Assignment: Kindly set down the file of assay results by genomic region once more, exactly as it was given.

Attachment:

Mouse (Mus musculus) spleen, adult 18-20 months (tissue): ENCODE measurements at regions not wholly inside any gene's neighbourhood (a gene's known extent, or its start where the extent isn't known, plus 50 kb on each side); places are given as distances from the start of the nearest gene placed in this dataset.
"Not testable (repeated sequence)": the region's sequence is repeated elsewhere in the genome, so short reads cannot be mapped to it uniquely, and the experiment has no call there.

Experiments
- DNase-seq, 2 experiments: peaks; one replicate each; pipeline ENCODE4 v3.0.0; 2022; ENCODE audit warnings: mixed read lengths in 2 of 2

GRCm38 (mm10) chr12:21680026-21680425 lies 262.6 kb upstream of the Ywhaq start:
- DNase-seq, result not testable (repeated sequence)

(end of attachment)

Mouse (Mus musculus) spleen, adult 18-20 months (tissue): ENCODE measurements at regions not wholly inside any gene's neighbourhood (a gene's known extent, or its start where the extent isn't known, plus 50 kb on each side); places are given as distances from the start of the nearest gene placed in this dataset.
"Not testable (repeated sequence)": the region's sequence is repeated elsewhere in the genome, so short reads cannot be mapped to it uniquely, and the experiment has no call there.

Experiments
- DNase-seq, 2 experiments: peaks; one replicate each; pipeline ENCODE4 v3.0.0; 2022; ENCODE audit warnings: mixed read lengths in 2 of 2

GRCm38 (mm10) chr12:21680026-21680425 lies 262.6 kb upstream of the Ywhaq start:
- DNase-seq, result not testable (repeated sequence)